What is the importance of the subject? Why should students be studying it? Why should they care about it?

In English, our curriculum aims to build a love of our literary heritage, while equipping pupils with the fundamental building blocks of life. We aspire to produce learners who are not just literate but are also confident, resilient and able to succeed irrespective of gender, cultural or ethnic background. We have a diverse curriculum, which allows pupils to experience the world through the eyes of others, and the English department strives to ensure that pupils read for enjoyment in order to develop themselves in both an emotional and literate sense. English provides opportunities for the exploration of pupils’ cultural heritage and the appreciation of literary works from other cultures. We are firm believers that those who read, achieve. Our sole desire is to ensure that all of our pupils leave school as rounded, self-motivated individuals with a passion to succeed.

How our English Curriculum builds over time.

By the end of year 7, we expect pupils to have built on pre-existing knowledge of the way texts are constructed, taking into account the typical features of each genre and showing an appreciation of writers’ craftsmanship. They will develop the ability to identify literary techniques used for effect across a range of texts and will begin to apply these devices more effectively in their own writing.
They will be introduced to the concept of critical writing and how to apply their knowledge in an analytical essay. They will delve into the literary heritage of a range of cultures and time periods, using these texts as a basis to generate ideas and formulate their own consciously crafted pieces of fiction and non-fiction. By the end of the year, they will have continued to develop their oracy skills, building on their knowledge of different ways to communicate, while being given opportunities to become competent public speakers.
By the end of year 8, it is expected that pupils will refine the skills taught in year 7, developing a more critical style of writing when responding to a range of texts. They will begin to adapt their level of formality, using academic language to move away from simply identifying writers’ methods and, instead, analysing the effect of these choices.
They should become familiar with strategies to use when exploring a text and will show competence in their analytical skills. They will be able to annotate texts more independently and will feel more confident, with support, when writing full essays.
Their knowledge of how to build and structure a range array of text types should develop throughout this year, with paragraphing and discourse markers used to support overall textual cohesion. Pupils will be more focused on being selective when crafting their writing, attempting -with support – to use punctuation, vocabulary, sentence structure and paragraphing for effect.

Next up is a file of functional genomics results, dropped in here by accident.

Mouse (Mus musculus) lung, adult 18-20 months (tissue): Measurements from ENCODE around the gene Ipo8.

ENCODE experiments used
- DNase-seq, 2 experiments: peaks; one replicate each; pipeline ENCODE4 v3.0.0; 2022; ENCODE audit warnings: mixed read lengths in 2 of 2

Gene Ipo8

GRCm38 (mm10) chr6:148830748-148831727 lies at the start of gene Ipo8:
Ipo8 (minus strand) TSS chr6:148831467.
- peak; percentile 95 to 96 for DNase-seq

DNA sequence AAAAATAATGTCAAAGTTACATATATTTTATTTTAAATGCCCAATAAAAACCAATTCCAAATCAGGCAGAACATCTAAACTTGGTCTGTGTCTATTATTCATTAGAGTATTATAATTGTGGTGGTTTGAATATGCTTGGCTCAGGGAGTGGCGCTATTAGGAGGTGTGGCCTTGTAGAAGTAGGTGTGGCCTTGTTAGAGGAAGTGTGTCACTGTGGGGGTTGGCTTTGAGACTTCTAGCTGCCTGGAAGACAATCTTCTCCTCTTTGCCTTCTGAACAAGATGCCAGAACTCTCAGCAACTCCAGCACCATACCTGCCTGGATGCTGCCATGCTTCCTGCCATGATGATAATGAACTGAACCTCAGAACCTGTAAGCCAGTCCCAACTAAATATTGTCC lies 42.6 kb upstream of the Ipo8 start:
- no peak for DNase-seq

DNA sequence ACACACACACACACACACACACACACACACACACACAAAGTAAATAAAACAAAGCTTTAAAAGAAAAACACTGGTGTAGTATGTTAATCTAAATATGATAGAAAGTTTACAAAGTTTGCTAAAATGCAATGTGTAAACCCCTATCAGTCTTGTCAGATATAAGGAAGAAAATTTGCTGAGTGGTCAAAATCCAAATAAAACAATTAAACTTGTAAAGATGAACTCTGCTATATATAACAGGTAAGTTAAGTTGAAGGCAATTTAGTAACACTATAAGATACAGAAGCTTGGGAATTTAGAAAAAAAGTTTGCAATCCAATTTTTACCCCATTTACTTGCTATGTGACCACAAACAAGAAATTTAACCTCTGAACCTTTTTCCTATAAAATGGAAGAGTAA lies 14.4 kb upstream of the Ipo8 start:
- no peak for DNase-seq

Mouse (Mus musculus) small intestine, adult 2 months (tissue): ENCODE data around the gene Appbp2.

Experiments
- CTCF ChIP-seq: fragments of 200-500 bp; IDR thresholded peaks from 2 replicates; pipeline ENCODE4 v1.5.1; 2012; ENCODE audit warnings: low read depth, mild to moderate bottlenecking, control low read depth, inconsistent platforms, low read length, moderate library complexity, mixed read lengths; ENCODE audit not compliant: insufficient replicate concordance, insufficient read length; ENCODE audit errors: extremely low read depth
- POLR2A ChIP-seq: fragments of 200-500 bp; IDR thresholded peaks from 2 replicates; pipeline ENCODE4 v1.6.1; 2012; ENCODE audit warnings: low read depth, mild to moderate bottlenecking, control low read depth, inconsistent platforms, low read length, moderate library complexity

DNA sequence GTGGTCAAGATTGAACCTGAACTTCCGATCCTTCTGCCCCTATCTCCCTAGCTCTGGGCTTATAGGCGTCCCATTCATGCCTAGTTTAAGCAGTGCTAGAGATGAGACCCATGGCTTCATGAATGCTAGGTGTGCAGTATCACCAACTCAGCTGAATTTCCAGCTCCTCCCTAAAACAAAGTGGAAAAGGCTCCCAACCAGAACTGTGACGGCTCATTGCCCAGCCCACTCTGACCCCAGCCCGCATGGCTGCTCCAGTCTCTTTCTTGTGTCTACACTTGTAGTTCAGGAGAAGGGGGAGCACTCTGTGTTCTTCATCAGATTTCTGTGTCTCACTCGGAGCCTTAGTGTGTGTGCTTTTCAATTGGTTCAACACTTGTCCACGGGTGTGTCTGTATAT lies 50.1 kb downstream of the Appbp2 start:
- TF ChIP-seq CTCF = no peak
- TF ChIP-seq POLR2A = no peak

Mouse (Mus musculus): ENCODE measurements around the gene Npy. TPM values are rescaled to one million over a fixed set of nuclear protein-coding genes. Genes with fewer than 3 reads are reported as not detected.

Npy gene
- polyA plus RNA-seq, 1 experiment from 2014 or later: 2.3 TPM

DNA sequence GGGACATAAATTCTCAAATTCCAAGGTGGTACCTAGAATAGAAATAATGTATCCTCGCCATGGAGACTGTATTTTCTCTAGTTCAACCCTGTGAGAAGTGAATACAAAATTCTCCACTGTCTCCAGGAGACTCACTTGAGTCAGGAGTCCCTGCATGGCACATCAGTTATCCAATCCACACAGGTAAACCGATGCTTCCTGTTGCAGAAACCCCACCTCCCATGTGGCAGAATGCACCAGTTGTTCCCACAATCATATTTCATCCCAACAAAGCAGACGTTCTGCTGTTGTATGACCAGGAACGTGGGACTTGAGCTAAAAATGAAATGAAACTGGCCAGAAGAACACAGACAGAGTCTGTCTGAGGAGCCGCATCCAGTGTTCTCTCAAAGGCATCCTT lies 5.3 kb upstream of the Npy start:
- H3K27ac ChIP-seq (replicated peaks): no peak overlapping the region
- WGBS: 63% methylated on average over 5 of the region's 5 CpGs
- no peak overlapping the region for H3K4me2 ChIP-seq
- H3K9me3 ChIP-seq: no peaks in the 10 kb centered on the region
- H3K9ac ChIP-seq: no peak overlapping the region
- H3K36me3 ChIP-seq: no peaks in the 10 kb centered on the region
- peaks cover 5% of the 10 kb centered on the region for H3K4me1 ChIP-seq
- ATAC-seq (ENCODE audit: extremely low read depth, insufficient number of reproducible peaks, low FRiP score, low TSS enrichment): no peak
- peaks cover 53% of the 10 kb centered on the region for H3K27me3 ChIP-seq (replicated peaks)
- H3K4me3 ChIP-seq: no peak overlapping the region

By the end of year 9, pupils will be prepared for the transition to the GCSE curriculum. They will have been exposed both implicitly and explicitly to the assessment criteria used at GCSE level. They will have gained a wide knowledge of writer’s craftsmanship with a detailed understanding of the way texts are constructed –at word, sentence and whole text level. They will also begin to move from critical analysis of the methods employed by writers to making more evaluative comments on the overall effectiveness of texts. They should be confident in generating ideas and using planning much more effectively. A range of literary devices should be routinely employed with confidence, while the language and structural choices are used with intentional effect. We hope this will provide them with a firm foundation on which they can embrace the new challenges ahead.

Beyond G.C.S.E

The A Level course aims to encourage students to develop ways of reading literary texts that explore the connections which exist between texts. This involves studying literature through ‘lenses’. For the examined units, these ‘lenses’ are comedy, and political and social protest writing. Within these units, texts include novels, poetry and drama from across time and countries: from Shakespeare’s comedy, ‘Twelfth Night’ to Khaled Hosseini’s political and social protest novel ‘The Kite Runner’, which is set in America, Pakistan and Afghanistan. Among other texts, we also study Henrik Ibsen’s proto-feminist play ‘A Doll’s House’, set in nineteenth century Norway, and Tony Harrison’s protest poetry, which centres on the closing of the mines during the Thatcher era.

Examinations include extract questions and essays that focus on exploring debates around comedy, and political and social protest writing. The non-examined unit is a coursework unit, which gives students some independence as they can choose their own novel and poems to study through two critical perspectives. These include feminism, Marxism, ecocriticism and postcolonialism. Thus, the course exposes students to a breadth of literary texts through which they can develop critical thinking skills, enhanced analytical skills and the ability to shape effective arguments.